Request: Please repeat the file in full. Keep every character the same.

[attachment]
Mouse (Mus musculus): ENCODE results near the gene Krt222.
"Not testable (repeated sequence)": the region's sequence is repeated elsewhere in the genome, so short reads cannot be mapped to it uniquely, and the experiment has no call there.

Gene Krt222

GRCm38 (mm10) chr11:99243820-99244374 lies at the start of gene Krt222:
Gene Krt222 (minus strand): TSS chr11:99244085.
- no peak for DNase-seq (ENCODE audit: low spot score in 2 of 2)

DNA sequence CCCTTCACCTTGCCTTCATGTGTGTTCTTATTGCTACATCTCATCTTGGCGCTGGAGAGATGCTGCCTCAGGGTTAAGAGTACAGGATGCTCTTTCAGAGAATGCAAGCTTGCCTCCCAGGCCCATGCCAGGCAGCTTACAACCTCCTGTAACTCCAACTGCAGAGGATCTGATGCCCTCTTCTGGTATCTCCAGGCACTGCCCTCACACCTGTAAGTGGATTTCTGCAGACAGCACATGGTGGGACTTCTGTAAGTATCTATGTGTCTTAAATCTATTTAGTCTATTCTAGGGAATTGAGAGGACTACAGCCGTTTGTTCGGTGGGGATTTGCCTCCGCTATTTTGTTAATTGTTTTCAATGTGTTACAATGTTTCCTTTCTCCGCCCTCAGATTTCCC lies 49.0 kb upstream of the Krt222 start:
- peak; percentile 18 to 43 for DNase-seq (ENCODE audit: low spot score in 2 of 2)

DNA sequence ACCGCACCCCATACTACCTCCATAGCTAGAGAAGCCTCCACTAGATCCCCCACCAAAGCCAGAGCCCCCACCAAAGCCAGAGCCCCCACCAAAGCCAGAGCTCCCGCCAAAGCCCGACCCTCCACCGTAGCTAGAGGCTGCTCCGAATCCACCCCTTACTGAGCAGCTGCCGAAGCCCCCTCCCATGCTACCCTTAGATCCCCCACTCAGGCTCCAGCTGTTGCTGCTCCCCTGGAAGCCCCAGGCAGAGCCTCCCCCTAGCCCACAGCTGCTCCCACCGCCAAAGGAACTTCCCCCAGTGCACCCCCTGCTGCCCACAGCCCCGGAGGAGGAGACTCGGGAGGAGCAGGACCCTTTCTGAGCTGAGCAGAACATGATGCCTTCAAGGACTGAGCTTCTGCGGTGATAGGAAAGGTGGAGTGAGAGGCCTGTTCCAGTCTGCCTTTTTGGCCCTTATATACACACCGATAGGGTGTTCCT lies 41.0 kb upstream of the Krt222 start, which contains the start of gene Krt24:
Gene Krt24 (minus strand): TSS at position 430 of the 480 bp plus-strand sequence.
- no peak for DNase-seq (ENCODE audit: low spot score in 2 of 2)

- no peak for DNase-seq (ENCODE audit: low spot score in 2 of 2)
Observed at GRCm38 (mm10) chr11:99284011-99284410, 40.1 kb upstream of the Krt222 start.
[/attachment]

Mouse (Mus musculus): ENCODE results near the gene Krt222.
"Not testable (repeated sequence)": the region's sequence is repeated elsewhere in the genome, so short reads cannot be mapped to it uniquely, and the experiment has no call there.

Gene Krt222

GRCm38 (mm10) chr11:99243820-99244374 lies at the start of gene Krt222:
Gene Krt222 (minus strand): TSS chr11:99244085.
- no peak for DNase-seq (ENCODE audit: low spot score in 2 of 2)

DNA sequence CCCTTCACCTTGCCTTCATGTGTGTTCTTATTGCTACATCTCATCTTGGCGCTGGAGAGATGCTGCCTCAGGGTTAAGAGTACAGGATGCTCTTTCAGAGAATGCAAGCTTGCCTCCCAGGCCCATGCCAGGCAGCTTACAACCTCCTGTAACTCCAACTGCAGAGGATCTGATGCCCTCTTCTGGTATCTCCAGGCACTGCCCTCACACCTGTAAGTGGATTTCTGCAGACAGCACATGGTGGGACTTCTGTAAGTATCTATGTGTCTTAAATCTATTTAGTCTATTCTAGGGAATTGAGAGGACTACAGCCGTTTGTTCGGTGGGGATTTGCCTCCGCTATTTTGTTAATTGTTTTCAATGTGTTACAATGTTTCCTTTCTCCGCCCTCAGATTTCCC lies 49.0 kb upstream of the Krt222 start:
- peak; percentile 18 to 43 for DNase-seq (ENCODE audit: low spot score in 2 of 2)

DNA sequence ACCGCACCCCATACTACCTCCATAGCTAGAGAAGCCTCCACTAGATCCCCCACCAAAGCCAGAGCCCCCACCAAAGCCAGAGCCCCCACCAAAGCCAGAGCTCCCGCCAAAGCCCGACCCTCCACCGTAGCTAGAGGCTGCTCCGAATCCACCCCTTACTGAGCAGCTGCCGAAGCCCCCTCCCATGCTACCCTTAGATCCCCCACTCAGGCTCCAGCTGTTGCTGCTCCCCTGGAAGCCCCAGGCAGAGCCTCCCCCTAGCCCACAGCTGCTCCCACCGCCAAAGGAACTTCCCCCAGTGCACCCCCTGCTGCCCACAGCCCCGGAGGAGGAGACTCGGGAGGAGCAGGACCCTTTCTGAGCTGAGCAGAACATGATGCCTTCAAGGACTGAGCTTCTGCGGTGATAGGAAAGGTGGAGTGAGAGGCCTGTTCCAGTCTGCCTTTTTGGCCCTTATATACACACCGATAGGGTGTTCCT lies 41.0 kb upstream of the Krt222 start, which contains the start of gene Krt24:
Gene Krt24 (minus strand): TSS at position 430 of the 480 bp plus-strand sequence.
- no peak for DNase-seq (ENCODE audit: low spot score in 2 of 2)

- no peak for DNase-seq (ENCODE audit: low spot score in 2 of 2)
Observed at GRCm38 (mm10) chr11:99284011-99284410, 40.1 kb upstream of the Krt222 start.